US says top IS group commander killed
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The Islamic State (IS) group’s top finance officer and other senior leaders were likely killed this week in a major offensive targeting the militant group’s financial operation, US Defence Secretary Ash Carter said on Friday.
Carter said the United States believes it killed Haji Iman, a senior IS group leader in charge of the group’s finances as well as some plots and external affairs.
“We are systematically eliminating ISIL’s cabinet,” Carter told reporters at a briefing at the Pentagon, using an acronym to refer to the group.
NBC news reported that Haji Iman, who also went by Abd al-Rahman Mustafa al-Qaduli and other aliases, had been killed in a US air strike in Syria, citing defence officials.
But Carter declined to say where the attack took place, not whether Haji Iman was killed in a bombing raid involving manned aircraft or a drone strike.
The US Justice Department had offered a bounty of up to $7 million for information leading to Haji Iman.
"A few months ago when I said we were going to go after ISIL's financial infrastructure, we started with storage sites, and now we've taken out the leader who oversees their finances, hurting their ability to pay and hire recruits," Carter said.
"Our campaign plan is first and foremost to collapse ISIL's parent tumor in Iraq and Syria."
He said he was not aware of any link between Haji Imam and this week's terrorist attack in Brussels.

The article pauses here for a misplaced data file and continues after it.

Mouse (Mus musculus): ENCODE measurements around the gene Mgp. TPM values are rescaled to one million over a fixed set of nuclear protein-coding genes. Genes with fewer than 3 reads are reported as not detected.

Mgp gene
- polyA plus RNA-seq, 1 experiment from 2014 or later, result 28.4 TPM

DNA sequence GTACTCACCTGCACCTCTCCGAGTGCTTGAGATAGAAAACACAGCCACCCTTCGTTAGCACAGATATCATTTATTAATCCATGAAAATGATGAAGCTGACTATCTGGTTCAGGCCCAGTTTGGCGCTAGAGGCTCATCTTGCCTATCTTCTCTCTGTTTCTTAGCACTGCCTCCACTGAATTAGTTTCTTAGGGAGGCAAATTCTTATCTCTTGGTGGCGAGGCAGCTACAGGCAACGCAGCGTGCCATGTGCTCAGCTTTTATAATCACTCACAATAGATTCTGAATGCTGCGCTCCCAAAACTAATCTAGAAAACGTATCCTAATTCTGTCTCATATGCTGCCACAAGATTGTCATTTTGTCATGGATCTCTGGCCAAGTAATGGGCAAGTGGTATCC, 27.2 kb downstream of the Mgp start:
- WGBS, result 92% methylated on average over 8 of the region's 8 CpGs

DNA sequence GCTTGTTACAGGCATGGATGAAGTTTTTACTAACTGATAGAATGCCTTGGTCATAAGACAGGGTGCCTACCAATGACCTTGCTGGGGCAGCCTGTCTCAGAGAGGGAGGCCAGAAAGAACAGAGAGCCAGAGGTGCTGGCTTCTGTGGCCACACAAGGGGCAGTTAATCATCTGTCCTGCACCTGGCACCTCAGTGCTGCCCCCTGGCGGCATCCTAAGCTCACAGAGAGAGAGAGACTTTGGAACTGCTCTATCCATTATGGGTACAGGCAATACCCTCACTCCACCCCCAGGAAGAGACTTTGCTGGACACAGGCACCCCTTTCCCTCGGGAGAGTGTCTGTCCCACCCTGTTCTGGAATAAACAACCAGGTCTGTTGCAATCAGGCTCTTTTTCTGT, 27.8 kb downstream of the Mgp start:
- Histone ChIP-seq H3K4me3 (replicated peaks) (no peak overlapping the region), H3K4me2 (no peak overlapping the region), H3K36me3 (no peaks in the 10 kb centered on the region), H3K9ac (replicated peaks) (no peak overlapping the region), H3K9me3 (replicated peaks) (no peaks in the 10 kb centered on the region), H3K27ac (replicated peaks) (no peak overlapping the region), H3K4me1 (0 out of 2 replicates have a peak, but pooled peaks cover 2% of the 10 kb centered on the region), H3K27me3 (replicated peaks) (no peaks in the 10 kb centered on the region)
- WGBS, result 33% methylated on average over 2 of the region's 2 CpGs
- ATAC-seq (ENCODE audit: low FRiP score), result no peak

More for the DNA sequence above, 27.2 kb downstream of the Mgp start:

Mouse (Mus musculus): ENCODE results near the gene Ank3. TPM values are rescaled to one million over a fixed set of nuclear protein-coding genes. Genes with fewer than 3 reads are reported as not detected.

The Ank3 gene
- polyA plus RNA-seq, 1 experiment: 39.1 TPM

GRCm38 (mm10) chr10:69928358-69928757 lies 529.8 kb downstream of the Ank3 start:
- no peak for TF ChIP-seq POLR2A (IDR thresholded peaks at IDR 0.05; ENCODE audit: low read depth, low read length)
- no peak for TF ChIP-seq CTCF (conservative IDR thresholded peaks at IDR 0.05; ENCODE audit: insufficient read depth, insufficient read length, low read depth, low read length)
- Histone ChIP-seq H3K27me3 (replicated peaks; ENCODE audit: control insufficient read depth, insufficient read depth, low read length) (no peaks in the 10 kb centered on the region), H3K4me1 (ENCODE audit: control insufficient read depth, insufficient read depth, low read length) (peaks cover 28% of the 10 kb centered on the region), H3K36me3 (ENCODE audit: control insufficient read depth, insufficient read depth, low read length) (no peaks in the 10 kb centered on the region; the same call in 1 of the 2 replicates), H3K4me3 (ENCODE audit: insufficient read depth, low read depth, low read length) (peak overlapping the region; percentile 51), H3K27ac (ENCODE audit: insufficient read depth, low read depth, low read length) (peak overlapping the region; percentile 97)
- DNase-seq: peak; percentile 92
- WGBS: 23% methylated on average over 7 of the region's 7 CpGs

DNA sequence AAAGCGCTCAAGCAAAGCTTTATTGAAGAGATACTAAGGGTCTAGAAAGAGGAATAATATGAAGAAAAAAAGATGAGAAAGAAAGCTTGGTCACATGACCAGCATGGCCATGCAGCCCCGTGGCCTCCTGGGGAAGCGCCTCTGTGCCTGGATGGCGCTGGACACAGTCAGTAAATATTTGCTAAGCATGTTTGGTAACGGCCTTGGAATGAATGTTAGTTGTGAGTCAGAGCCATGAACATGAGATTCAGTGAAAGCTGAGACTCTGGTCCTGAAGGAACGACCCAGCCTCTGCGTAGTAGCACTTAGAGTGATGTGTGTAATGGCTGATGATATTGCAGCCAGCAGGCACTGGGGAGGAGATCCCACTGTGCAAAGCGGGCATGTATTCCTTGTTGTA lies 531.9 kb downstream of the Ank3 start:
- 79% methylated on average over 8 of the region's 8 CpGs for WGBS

‘Senior, experienced leaders’
Carter also confirmed the likely killing earlier in the month of Omar al-Shishani, the man known as "Omar the Chechen," who was effectively the IS group’s defence minister.
Asked about the impact of these killings, Carter said, "Leaders can be replaced. However, these leaders have been around for a long time. They are senior, they are experienced."
The operations came as US officials said they were helping Iraqis prepare for a major operation in Mosul to take back territory from the IS group, which aims to establish a caliphate in Iraq and Syria.
US Marine General Joseph Dunford, the chairman of the Joint Chiefs of Staff, said the Pentagon expects increased capabilities will be provided to Iraqis in preparation for Mosul operations in the coming months.
Haji Iman was born in the Iraqi city of Mosul, according to Iraqi security sources. He was in Afghanistan in the late 1990s.
He joined al Qaeda in 2004, and became a deputy to the group’s feared chief in Iraq, Abu Musab al-Zarqawi, who was killed in 2006 by an American drone strike.
Haji Iman was captured and imprisoned, but rejoined the IS group in Syria after he was freed in 2012.
(FRANCE 24 with AFP, AP and REUTERS)